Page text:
Rod Bliss, a white filmmaker from Los Angeles, recently traveled to Harrison, Arkansas — home to the headquarters of the Ku Klux Klan — to hold up a “Black Lives Matter” sign.
The results were shocking yet somehow unsurprising and, above all, deeply disturbing.
At the start of his viral video posted this week, Bliss is shown holding the Black Lives Matter sign in front of a “White Pride Radio” billboard in what he calls “America’s most racist town.” Bliss’ video has been viewed more than 1 million times on Twitter and YouTube alone.
“Have a little pride in your race, brother!” one motorist yells at Bliss from the window of a minivan. “White pride worldwide!”
“I wouldn’t stay after dark, man,” a pedestrian tells Bliss.
“About 10 minutes, I’m going to be back,” another motorist says. “You better be f—king gone.”
Passing motorists also make obscene hand gestures and call bliss the n-word, a “kike,” a “mother—ker,” a “dumbass,” a “Marxist,” a “communist” and a “domestic terrorist.”
“Explain to me why a coon’s life matters,” one man yells.
“Fuck black lives! And I have black friends,” one woman says.
Bliss’ video also shows reactions to the sign in front of a local Walmart. One shopper calls the Black Lives Matter movement “the biggest hoax that ever was.”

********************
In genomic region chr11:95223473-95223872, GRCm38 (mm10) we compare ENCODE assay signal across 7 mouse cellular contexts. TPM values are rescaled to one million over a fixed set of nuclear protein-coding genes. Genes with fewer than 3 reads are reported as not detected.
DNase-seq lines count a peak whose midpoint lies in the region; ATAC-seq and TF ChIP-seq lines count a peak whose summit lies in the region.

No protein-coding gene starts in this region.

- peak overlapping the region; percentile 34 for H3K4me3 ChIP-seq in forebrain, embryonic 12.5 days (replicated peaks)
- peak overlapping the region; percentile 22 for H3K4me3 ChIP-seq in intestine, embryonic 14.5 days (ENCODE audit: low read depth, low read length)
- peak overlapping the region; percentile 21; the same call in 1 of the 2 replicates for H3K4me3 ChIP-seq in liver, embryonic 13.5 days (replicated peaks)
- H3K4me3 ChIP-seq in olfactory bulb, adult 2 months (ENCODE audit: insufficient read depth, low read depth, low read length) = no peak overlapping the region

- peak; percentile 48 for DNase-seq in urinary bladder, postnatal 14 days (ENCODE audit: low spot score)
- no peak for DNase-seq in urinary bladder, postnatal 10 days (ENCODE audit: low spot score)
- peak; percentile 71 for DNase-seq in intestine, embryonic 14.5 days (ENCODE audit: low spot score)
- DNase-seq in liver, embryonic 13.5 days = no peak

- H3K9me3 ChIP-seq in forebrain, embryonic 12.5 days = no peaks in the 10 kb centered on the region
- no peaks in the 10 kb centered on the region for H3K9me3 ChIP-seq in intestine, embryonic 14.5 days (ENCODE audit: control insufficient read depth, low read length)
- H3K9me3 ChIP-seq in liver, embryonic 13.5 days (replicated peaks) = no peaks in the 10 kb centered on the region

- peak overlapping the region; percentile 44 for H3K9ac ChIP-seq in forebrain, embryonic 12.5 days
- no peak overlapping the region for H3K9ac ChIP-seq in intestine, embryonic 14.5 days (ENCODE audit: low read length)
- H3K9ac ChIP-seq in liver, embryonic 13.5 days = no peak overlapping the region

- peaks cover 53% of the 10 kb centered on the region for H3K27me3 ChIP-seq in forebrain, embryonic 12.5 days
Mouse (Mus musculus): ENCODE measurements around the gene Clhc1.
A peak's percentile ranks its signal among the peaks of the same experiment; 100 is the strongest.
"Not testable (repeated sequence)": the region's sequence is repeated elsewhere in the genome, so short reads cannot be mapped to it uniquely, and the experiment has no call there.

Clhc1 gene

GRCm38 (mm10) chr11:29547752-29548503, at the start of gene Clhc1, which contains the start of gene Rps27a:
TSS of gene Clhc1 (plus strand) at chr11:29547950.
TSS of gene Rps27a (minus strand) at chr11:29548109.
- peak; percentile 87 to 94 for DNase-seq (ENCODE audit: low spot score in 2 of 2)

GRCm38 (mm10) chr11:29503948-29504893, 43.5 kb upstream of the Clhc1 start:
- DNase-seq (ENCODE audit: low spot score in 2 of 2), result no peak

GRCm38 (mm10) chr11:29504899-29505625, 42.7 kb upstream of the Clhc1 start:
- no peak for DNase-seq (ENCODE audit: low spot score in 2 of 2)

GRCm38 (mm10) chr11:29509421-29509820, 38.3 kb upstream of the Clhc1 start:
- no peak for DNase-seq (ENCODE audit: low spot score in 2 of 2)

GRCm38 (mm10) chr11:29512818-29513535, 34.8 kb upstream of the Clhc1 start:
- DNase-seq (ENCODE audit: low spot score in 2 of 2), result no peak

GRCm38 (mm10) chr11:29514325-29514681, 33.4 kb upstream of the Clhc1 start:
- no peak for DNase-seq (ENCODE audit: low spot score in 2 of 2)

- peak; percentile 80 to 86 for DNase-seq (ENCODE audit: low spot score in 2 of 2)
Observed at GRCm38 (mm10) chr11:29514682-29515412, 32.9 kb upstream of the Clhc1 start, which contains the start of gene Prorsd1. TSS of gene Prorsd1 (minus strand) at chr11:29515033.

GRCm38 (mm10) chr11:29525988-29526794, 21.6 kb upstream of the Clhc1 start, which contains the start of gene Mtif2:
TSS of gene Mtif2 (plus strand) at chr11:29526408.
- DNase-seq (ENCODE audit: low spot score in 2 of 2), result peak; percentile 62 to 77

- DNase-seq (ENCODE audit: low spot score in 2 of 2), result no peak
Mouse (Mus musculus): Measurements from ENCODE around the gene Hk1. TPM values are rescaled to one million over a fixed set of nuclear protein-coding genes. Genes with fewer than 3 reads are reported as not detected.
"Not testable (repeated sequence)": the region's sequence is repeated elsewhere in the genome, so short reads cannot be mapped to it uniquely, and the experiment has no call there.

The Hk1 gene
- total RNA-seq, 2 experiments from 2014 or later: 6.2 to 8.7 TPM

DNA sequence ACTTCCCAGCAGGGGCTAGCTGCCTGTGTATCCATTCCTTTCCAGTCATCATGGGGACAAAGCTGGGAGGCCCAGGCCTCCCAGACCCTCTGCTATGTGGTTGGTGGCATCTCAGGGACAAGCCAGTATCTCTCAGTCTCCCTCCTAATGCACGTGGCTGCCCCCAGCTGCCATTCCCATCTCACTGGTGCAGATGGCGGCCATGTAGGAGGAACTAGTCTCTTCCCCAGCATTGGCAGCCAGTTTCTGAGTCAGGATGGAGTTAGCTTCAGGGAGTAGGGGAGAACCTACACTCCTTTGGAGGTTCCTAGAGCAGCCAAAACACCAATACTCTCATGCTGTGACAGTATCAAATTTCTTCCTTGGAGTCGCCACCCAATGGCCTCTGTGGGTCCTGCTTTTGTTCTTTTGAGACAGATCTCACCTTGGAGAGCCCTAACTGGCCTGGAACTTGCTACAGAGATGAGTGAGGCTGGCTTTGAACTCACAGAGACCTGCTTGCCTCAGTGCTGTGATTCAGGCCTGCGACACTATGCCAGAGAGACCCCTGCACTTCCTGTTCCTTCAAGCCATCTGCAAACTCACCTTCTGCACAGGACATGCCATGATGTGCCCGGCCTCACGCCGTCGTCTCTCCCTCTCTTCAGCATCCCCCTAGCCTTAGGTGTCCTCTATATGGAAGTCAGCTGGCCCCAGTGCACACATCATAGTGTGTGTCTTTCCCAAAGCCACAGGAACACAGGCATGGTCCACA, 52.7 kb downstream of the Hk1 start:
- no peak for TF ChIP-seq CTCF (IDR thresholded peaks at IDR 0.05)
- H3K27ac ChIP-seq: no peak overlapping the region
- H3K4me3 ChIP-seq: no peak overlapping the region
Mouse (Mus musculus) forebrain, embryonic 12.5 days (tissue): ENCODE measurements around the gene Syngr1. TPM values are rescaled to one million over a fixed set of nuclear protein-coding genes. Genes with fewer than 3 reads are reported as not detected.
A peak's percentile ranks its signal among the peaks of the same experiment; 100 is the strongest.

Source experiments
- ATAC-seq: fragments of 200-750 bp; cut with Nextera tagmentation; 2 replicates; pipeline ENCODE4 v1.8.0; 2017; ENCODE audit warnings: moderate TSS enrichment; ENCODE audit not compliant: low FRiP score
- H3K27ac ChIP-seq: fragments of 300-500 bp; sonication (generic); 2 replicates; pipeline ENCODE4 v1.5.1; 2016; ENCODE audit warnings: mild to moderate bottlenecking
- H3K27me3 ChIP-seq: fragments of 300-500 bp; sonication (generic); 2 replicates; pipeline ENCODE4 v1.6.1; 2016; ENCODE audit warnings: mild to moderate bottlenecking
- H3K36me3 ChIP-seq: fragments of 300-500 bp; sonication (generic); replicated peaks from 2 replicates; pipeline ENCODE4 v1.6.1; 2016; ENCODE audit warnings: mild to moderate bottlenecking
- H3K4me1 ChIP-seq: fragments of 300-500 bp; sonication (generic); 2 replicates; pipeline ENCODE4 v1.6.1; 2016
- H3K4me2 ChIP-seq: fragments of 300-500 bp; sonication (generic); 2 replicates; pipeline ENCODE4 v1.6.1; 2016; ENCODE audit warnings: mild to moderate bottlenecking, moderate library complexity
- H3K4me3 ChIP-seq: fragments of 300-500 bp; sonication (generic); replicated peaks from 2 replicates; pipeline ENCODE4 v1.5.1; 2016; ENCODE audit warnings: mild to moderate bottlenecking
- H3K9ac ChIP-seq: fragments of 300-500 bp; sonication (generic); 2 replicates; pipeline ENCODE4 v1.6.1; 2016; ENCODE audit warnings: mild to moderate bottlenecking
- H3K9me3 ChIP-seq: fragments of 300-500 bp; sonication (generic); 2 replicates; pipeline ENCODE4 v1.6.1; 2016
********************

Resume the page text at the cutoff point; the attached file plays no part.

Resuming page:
“It’s the next thing to ISIS,” another man says.
Bliss is eventually asked to leave, despite showing a store employee a statement from Walmart corporate in support of Black Lives Matter. Walmart later issued a statement about the incident saying, “The individual represented in this video was asked to leave the premises because we have a policy prohibiting solicitation and demonstrations on Walmart property for both individuals and organizations.”
Harrison Mayor Jerry Jackson and Chamber of Commerce CEO Bob Largent also issued a statement: “The video does not represent Boone County nor the City of Harrison. While we cannot excuse the reprehensible behavior and words of individuals recorded in the video, we know for certain that they do not reflect the views of the majority of the good people of our communities. It is obvious there is still work to be done in our area and across the nation. We must constantly strive to do better, and we pledge our continued efforts in that regard.”
In a hopeful scene at the end of the video, a young white person walks over and hands Bliss a note. “Ignore the haters,” the note said, according to Bliss’ video. “You’re being peaceful. What you’re doing is good. Just a friendly reminder. Don’t give up hope.”
Bliss said he’s received legal threats over the video and launched a GoFundMe page seeking donations to retain an attorney to defend it.
Watch it below.